Donald Trump took over the campaign on Tuesday in trademark fashion, turning what Mitt Romney clearly hoped would be a quiet joint fundraiser that day into a cacophony of birther theories and ensuing pushback.
Republican pundits reacted with the expected level of horror as Trump bounced from interviews to Twitter and back, growing more outrageous at every turn.
“That was a big steaming plate of shit spaghetti Trump just deposited on CNN for his supposed friend Romney,” former Bush speechwriter David Frum tweeted after Trump sparred at length with CNN host Wolf Blitzer over the president’s origins. Longtime McCain adviser Mark McKinnon said Trump undermined Romney’s brand and made him look like “an out-of-touch rich guy without any real core, which means he’ll associate with anyone if he thinks it will further his ambition.”
An unaligned Republican strategist, Liz Mair, fretted to TPM that without an intervention from Romney, Trump’s election tour was probably just getting started.
“My bigger concern is not positive reinforcement for the birthers, but rather positive reinforcement for a guy who loves the spotlight and probably will come out and crap all over Romney just to get attention for himself in a couple months,” she said.
All of this begs the question of why Romney, known for his lockstep discipline, is sticking with the most half-cocked and distracting surrogate possible.
For one thing, the Romney camp likely doesn’t share the belief that the story is as damaging as establishment Republicans are portraying it. Trump is catnip for cable news, but Romney’s behavior suggests he’s counting on the media to move on to shinier objects once the fundraiser is over and a new development takes over the cycle. Both campaigns have seen plenty of one-day blow ups since the general election began, none of which seem to have had any major impact on their standing. Romney has kept his head down on the issue all week, refraining from criticizing Trump but offering his own affirmation that Obama’s birth certificate is valid.
Romney has been loathe to pick fights with the right as he continues to consolidate support from conservatives suspicious of his late-life conversion to their cause. He never condemned Rush Limbaugh for his Sandra Fluke screed. After supporter Ted Nugent’s violent rhetoric prompted concern from the Secret Service, the Romney campaign mostly kept quiet except for a general plea for civility across party lines. The same month, Romney also refused to go after far-right social conservatives even as they hounded openly gay spokesman Ric Grenell until he resigned his position with the campaign.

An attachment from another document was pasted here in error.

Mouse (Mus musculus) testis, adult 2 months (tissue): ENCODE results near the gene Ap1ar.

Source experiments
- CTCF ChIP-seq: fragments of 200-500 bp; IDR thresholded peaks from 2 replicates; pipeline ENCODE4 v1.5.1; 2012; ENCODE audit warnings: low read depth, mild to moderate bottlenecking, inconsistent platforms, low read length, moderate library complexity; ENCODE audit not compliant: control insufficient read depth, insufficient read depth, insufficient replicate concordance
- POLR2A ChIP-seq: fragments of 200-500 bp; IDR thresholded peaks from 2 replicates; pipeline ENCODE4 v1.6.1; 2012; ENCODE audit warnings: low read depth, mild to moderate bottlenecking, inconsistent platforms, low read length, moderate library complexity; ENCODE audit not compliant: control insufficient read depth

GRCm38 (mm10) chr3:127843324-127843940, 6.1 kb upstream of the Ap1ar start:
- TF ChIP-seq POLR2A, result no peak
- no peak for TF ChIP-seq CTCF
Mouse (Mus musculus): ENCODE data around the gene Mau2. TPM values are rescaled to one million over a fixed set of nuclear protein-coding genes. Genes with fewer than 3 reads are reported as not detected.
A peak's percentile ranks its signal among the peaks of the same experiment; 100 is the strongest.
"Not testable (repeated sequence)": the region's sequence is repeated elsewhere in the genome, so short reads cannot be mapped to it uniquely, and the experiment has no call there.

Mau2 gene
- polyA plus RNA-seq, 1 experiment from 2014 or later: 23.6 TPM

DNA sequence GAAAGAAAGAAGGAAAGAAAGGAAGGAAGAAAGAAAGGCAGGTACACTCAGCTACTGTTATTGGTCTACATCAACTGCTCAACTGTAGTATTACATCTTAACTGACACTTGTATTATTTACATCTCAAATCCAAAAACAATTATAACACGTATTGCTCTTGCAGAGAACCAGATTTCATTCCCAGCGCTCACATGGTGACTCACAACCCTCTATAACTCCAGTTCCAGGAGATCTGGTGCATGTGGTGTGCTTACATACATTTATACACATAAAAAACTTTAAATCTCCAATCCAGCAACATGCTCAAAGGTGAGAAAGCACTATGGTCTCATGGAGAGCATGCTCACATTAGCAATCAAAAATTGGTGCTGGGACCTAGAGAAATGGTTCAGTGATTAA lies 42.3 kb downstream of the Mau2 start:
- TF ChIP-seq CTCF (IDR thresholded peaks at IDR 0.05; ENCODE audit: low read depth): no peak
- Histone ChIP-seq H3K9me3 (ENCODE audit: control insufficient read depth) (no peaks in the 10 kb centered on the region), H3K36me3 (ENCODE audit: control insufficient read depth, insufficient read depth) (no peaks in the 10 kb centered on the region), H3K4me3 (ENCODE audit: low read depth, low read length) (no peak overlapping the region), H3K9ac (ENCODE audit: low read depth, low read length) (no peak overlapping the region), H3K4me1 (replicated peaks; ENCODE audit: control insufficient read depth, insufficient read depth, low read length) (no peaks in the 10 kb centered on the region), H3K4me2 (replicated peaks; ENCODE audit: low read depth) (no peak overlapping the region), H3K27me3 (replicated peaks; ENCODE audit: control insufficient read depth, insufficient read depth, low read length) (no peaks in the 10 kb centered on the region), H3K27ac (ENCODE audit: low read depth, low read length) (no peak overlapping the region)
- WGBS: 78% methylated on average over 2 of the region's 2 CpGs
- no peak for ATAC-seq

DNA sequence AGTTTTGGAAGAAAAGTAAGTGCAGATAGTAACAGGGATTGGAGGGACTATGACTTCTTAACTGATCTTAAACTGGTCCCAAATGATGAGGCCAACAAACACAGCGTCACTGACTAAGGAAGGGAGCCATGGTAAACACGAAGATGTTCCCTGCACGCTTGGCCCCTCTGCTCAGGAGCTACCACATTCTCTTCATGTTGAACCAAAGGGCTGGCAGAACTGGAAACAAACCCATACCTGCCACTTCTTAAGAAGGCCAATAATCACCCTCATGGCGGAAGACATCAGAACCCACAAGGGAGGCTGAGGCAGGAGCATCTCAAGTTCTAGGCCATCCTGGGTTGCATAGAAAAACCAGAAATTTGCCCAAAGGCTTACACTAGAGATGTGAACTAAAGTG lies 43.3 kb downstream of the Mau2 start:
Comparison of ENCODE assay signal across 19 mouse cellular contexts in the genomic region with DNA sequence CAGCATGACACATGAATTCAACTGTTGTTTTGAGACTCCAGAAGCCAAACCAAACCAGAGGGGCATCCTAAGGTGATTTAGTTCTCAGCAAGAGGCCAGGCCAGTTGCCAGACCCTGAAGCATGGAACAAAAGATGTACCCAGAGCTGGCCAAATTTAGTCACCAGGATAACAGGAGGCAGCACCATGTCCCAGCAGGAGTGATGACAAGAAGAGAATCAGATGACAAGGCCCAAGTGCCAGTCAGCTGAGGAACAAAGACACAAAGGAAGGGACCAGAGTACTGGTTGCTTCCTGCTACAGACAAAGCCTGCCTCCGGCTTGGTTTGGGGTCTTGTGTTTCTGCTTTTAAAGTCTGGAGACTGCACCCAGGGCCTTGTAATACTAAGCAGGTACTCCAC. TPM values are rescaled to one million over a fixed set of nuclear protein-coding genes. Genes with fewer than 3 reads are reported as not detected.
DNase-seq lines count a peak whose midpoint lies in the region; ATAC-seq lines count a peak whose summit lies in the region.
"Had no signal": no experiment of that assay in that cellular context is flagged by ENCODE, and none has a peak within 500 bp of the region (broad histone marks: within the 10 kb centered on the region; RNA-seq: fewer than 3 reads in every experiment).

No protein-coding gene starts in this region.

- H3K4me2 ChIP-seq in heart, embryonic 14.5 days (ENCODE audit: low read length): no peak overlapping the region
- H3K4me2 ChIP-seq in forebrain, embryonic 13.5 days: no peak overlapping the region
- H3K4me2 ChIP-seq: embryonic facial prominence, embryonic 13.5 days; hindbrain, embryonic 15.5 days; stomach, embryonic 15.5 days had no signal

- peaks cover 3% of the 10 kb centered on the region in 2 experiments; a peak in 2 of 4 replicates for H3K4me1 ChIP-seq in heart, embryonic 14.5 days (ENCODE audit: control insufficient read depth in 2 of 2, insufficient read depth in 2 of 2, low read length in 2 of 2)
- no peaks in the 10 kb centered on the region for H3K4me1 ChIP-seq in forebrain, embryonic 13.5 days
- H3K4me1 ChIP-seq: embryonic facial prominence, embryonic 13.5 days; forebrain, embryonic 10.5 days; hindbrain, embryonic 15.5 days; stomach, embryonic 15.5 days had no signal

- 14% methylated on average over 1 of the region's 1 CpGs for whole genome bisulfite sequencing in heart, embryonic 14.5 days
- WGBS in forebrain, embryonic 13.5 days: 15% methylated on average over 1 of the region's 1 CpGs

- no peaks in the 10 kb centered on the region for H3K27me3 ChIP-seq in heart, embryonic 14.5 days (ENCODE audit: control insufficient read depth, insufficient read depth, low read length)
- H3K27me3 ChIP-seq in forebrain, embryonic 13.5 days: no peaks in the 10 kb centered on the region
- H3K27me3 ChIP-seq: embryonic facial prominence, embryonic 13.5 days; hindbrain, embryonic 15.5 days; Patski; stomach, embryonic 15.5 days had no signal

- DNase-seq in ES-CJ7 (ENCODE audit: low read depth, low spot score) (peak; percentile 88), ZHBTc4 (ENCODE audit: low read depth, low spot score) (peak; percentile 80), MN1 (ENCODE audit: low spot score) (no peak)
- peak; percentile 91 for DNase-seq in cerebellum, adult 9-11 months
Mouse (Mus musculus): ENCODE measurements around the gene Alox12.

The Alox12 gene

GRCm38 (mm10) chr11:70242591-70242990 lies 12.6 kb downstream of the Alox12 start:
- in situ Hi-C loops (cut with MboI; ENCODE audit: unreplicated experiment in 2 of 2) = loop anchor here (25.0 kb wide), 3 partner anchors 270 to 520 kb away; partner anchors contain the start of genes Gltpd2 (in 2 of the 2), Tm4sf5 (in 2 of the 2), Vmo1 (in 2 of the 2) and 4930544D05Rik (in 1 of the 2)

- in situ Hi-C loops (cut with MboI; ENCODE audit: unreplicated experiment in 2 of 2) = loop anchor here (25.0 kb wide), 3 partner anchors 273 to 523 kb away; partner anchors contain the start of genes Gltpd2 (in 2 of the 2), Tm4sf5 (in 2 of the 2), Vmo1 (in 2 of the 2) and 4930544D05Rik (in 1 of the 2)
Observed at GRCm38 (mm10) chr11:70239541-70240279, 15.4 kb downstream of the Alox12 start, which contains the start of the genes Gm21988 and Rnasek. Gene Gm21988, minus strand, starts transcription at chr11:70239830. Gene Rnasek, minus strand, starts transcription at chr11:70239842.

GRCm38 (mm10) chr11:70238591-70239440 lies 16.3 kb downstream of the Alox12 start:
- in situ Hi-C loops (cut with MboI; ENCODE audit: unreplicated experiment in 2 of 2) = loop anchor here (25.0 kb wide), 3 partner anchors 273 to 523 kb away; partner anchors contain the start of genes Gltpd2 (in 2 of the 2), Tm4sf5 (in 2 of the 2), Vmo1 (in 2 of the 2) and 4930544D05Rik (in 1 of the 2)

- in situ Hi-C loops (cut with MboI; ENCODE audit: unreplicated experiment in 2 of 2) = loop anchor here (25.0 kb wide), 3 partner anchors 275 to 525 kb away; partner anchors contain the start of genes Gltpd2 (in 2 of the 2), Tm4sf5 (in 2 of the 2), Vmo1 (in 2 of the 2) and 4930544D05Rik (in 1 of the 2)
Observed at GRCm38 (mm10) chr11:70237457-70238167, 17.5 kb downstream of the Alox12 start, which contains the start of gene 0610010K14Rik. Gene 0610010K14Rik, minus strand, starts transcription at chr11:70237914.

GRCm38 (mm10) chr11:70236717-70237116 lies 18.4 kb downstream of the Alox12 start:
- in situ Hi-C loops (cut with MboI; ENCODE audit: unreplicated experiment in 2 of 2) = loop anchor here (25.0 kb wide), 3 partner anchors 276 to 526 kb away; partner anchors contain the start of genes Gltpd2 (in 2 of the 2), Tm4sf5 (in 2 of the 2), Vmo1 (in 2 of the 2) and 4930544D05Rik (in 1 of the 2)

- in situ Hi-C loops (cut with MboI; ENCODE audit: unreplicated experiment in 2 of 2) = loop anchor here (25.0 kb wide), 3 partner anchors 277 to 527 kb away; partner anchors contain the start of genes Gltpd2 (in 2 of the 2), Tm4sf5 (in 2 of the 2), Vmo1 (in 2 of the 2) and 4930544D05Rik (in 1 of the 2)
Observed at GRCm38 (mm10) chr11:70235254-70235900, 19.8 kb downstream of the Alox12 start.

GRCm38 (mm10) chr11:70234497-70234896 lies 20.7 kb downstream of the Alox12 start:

In the case of Trump, there are additional considerations for Romney. For one thing, Trump is helping the campaign raise millions of dollars and potentially committing even more of his own personal fortune to the election thanks to post-Citizens United campaign finance laws.
But more importantly, Trump could be infinitely more dangerous as a spurned Romney supporter than as a troublesome surrogate. Trump may be the butt of cable news jokes, but polls have consistently shown him to be the most dangerous potential third-party candidate, with a large base of sympathizers on the right. Even if he doesn’t run, the prospect of an angry Trump on cable news blasting the Republican nominee as a traitor to the cause is an indignity that Romney wants to avoid.
Romney took a calculated risk in initially embracing Trump — his birther crusade certainly did not come out of nowhere; he has been beating that drum for more than a year, well before he endorsed Romney ahead of the Nevada caucus.
A longtime backer of Trump’s presidential ambitions, political consultant Roger Stone, believes Romney made his own bed, given Trump’s outspoken views.
“As the Romney folks are learning, Donald Trump can’t be ‘handled,’” Stone, who now supports Libertarian candidate Gary Johnson, told TPM. “He is his own man and he speaks his mind.”
As for the downside of sticking by Trump, Democrats see the relationship as a particularly juicy target that helps reinforce their campaign message on a number of different levels. A video by the Obama campaign Tuesday morning and subsequent press released painted Romney as cowardly, contrasting his silence in the face of Trump’s theories with John McCain’s rebuke of supporters at events who went too far in their attacks on Obama. It’s convenient ammunition for the Obama campaign as it begins its effort to paint Romney as a far-right Republican beholden to the party’s most radical elements.
“If Mitt Romney lacks the backbone to stand up to a charlatan like Donald Trump because he’s so concerned about lining his campaign’s pockets, what does that say about the kind of president he would be?” deputy campaign manager Stephanie Cutter said in a statement.
Democratic group American Bridge put out a video titled, “The Only Difference Between Trump & Romney? The Hair,” looking to portray Romney and Trump as two ultra-wealthy peas in a pod, both of whom enjoy firing people.
Trump, for his part, couldn’t have done more to make Romney look like a weak nominee. At times he seemed to outright dare Romney to either take his side or try and stop him, tweeting that Republicans risked losing the election if they tried to “disavow the place of birth movement” and telling the Huffington Post’s Jon Ward that Romney had never told him to lay off the birther stuff.
At the very least, Trump ensured that the story Romney had hoped would lead Wednesday was buried under an avalanche of birther headlines: With a victory in Texas’s primary Tuesday night, Romney officially clinched his party’s nomination.